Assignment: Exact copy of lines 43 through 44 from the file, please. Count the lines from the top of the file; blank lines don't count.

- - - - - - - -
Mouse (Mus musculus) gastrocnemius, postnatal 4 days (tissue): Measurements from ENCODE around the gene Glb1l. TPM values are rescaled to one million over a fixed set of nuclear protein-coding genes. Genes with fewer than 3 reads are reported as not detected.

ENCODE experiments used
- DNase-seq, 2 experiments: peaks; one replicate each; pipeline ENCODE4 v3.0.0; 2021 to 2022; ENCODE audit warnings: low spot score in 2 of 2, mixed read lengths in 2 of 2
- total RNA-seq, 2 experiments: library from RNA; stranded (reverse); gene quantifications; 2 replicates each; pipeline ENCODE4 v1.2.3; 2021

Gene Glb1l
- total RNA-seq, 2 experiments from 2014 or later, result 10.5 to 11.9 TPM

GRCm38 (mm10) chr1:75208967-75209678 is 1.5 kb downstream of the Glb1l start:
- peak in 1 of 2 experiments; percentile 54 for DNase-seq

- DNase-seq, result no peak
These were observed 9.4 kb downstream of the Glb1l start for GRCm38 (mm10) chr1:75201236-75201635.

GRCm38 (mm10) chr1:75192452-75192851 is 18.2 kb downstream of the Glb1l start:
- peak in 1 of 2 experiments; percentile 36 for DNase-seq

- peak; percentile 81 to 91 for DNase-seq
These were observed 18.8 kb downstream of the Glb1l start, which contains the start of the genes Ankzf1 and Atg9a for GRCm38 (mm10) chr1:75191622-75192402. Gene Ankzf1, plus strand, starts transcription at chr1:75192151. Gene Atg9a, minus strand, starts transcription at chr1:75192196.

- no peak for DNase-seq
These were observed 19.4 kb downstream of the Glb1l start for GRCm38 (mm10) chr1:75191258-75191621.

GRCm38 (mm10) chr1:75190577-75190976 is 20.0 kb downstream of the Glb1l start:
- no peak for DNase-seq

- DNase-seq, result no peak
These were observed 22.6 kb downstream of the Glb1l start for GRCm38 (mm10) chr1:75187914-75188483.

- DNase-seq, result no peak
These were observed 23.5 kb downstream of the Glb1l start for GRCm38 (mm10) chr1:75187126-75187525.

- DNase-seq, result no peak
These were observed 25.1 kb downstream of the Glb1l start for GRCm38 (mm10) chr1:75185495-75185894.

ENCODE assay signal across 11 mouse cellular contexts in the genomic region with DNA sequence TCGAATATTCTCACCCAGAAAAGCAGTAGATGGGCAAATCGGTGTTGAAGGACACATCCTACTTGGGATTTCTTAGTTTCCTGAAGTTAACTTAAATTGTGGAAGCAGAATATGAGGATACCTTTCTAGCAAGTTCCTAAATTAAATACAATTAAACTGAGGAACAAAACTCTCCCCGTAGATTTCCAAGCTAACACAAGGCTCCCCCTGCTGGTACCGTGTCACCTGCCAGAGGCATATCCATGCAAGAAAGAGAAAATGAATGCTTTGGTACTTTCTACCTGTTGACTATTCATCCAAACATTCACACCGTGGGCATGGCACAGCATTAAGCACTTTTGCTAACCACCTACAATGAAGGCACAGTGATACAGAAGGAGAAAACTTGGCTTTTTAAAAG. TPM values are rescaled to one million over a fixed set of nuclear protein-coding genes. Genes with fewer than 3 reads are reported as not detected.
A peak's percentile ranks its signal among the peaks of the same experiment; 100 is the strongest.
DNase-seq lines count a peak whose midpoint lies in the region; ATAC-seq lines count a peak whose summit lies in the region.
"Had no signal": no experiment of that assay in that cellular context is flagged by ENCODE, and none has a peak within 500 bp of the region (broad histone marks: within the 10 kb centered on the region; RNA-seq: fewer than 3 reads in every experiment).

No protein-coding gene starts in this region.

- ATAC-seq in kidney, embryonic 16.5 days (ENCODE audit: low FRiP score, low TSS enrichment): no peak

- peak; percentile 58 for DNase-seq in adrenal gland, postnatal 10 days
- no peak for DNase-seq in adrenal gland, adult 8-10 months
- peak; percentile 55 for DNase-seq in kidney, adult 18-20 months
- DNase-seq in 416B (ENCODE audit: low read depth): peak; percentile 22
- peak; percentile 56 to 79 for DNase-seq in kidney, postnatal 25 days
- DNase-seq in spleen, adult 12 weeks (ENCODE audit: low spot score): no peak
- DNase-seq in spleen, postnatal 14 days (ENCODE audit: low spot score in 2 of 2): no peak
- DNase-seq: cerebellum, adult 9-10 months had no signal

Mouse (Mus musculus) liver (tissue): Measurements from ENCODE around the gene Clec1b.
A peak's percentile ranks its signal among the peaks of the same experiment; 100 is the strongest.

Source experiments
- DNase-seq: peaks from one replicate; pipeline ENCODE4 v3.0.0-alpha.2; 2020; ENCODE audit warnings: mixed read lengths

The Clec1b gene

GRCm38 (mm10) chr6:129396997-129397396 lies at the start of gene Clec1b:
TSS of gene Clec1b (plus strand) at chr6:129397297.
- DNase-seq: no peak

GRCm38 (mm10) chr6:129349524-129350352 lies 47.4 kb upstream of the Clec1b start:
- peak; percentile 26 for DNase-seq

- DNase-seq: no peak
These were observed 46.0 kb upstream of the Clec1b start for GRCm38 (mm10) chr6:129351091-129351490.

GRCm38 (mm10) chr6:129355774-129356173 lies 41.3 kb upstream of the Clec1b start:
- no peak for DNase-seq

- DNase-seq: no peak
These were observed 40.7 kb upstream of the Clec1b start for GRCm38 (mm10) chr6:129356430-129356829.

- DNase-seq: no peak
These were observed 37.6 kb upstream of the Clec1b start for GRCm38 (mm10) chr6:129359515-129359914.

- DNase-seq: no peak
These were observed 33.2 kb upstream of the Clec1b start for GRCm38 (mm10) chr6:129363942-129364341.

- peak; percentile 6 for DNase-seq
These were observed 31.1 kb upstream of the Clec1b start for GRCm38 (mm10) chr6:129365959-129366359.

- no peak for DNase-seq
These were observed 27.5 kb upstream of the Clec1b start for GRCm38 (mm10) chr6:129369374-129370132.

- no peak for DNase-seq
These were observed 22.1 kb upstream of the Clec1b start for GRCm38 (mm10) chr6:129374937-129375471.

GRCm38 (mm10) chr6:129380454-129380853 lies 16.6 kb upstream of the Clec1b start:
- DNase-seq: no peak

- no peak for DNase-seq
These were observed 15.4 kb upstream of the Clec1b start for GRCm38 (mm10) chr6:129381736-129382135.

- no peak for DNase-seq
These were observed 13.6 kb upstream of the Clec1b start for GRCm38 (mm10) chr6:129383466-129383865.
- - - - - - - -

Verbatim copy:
The Clec1b gene

GRCm38 (mm10) chr6:129396997-129397396 lies at the start of gene Clec1b: